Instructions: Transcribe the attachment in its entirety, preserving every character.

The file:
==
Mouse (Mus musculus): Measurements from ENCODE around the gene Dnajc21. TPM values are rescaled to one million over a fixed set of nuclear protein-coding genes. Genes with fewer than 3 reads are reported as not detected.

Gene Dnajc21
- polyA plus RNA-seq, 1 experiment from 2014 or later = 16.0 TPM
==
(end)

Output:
Mouse (Mus musculus): Measurements from ENCODE around the gene Dnajc21. TPM values are rescaled to one million over a fixed set of nuclear protein-coding genes. Genes with fewer than 3 reads are reported as not detected.

Gene Dnajc21
- polyA plus RNA-seq, 1 experiment from 2014 or later = 16.0 TPM